New Book Traces Nine Defectors from the Original Twelve LDS Apostles
Salt Lake City—Two scholars of early Mormonism will speak at Ken Sanders Rare Books in Salt Lake City on Tuesday, July 29,2014 at 6:30 p.m., about nine of the original twelve Mormon apostles in 1835 who were expelled from the quorum. Some were excommunicated, six were never reinstated into the quorum, and two of the apostles never returned to the church at all.
Speaking are William Shepard of Wisconsin and H. Michael Marquardt of Utah, co-authors of Lost Apostles: Forgotten Members of Mormonism’s Original Quorum of Twelve.
“Gatherings like these are useful in building informal research networks,” says Michael Homer, local attorney and author of a recent study on Mormons and Freemasons entitled Joseph’s Temples. Director of the Kirtland Temple Visitors Center Ronald Romig, author of a forthcoming biography of a key early church figure, says “Marquardt and Shepard have long contributed important details to the history of the church and are generous with their research.” Romig is a member of the Midwestern branch of Mormonism, the Community of Christ.
Grant Palmer, author of An Insider’s View of Mormon Origins, agrees, adding that “Shepard and Marquardt are the Dale Morgan of our times,” referring to respected Fellow of the Utah Historical Society of the 1960s and author of Jedediah Smith and the Opening of the West, among other books.
Shepard leads a Mormon faction in Wisconsin, while Marquardt converted to the Utah church as a teenager growing up in San Francisco. Shepard’s ancestors followed James Strang who, like Brigham Young, claimed the right of succession after Joseph Smith’s death. Strang’s followers settled in Wisconsin and Michigan. Together, this pair of independent scholars brings complementary views in their study of the first Mormon Quorum of the Twelve founded in Kirtland, Ohio, in 1835.
The original church apostles were called as missionaries and, by revelation, were not intended as high leaders in overseeing the church at its Ohio headquarters. Despite their fierce commitment to Joseph Smith, the Book of Mormon, and the Latter-day Saints, nine of the lost apostles were unable, either temporarily or permanently, to reconcile themselves to polygamy, the trouble with the Church Bank in Kirtland, or church-sponsored violence.
Some who temporarily left, such as Orson Pratt, are still known among Mormons simply because they returned. Pratt left after his wife Sarah told him Joseph Smith made advances toward her while Pratt was away serving a mission. Pratt was excommunicated for criticizing the Mormon prophet. Eventually he returned to his position and became a life-long defender of Smith’s system of plural marriage. Unlike Pratt, John F. Boynton, Lyman Johnson, Luke Johnson, William E. McLellin, and Thomas B. Marsh were excommunicated for disagreeing with Smith but would not return to the quorum. William Smith, the prophet’s brother, eventually found his way to the Reorganized LDS Church, while McLellin associated with several factions in succession, not being entirely satisfied with any of them.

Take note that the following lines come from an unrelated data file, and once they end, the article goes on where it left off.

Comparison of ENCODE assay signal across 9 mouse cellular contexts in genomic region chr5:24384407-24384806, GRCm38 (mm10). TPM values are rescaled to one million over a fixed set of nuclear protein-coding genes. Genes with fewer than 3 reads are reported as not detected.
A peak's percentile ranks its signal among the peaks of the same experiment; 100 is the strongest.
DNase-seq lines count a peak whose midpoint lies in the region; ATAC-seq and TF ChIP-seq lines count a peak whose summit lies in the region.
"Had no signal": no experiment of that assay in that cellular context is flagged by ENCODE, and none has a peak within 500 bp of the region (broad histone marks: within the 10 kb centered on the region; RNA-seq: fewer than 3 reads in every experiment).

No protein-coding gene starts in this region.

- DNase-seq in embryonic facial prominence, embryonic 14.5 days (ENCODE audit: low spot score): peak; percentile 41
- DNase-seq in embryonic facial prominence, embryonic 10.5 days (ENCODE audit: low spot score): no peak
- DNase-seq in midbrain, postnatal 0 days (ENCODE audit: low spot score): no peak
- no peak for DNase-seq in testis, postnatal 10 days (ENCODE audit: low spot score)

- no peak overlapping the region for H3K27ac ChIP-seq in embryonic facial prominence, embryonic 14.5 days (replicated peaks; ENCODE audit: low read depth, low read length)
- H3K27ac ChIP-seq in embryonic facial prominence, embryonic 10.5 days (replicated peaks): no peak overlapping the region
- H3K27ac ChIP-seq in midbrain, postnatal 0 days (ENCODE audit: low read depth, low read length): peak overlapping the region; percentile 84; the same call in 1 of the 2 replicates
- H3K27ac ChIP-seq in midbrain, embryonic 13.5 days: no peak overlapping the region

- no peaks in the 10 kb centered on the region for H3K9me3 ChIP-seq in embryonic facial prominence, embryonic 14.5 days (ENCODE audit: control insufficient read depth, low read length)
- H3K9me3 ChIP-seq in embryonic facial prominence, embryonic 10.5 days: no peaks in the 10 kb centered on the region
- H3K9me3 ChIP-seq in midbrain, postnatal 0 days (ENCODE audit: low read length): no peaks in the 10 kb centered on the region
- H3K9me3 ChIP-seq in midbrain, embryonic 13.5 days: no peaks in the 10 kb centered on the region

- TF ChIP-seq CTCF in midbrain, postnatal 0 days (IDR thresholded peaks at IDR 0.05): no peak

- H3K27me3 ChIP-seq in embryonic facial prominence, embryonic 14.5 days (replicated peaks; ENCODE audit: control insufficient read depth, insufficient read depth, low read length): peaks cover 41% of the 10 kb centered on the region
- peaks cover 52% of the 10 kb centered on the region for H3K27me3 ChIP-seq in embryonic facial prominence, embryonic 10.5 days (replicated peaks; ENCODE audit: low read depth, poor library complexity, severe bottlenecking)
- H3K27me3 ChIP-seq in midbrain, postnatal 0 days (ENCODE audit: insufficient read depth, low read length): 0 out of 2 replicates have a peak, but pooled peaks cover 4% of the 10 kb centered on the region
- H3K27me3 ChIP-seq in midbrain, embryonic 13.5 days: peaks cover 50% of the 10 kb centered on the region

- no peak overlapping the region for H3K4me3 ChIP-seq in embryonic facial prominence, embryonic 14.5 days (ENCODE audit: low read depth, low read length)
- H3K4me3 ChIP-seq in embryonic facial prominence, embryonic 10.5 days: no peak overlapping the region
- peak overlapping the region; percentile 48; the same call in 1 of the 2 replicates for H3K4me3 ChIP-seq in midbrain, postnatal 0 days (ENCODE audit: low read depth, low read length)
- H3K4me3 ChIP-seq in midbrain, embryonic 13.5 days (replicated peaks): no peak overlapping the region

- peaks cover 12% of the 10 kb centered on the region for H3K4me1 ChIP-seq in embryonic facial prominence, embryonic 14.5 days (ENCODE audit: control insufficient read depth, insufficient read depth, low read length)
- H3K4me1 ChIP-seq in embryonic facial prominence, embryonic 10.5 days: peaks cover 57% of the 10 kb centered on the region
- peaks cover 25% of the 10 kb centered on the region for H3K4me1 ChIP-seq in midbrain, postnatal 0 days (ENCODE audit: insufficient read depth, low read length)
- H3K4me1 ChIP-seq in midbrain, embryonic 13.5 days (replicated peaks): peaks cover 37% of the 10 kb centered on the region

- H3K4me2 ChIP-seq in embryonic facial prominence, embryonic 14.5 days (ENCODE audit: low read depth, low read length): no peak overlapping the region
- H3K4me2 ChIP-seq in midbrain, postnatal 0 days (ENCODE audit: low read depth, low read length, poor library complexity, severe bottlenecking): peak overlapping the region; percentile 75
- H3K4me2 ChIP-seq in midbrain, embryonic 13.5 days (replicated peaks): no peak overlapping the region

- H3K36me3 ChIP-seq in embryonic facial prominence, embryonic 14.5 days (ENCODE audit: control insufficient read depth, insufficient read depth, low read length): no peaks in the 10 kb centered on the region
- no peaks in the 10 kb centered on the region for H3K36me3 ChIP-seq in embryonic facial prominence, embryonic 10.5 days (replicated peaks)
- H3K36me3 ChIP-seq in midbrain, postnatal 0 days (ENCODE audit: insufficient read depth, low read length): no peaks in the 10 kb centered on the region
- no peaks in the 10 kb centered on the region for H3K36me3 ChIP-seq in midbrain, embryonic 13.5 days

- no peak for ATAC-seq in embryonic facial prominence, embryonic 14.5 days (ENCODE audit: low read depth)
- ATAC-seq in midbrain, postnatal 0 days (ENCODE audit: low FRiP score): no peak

The apostles who left, or were dismissed, are cited in Mormon Sunday school manuals as cautionary tales, most notably Thomas Marsh, who was opposed to the violence in Missouri. When he arrived in Utah in 1857 after suffering a stroke, his was denigrated by Brigham Young as unfit to take an additional wife. Marsh took a second wife in spite of Young’s comment.
Luke Johnson traveled to Utah, ending up in desolate Skull Valley where he lived among a rugged company that included outlaws. His brother Lyman Johnson stayed in the Midwest and became a successful attorney. Boynton became a celebrity in Manhattan—a wealthy inventor, speaker, and popular man about town. Embarrassed by his Mormon background, he tried to erase it from his personal history.
William Smith continued to exercise his impressive talents as a speaker, politician, missionary, and editor, but was more-or-less unstable. He was charged with inappropriate sexual encounters with his fifteen wives and other women. He became tangentially connected to a criminal gang in Nauvoo. The Mormon factions he joined in the Midwest initially banished him for his erratic behavior. Eventually he became happy and less impulsive in the RLDS Church.
“As is the case with other historical figures, their lives are not always models of virtue,” the authors explain, “which is not to say their accomplishments are wholly without merit. Some of these men were extraordinary, and the impressive features of their lives are distributed among all of them, not simply among those of a single faction or life direction.”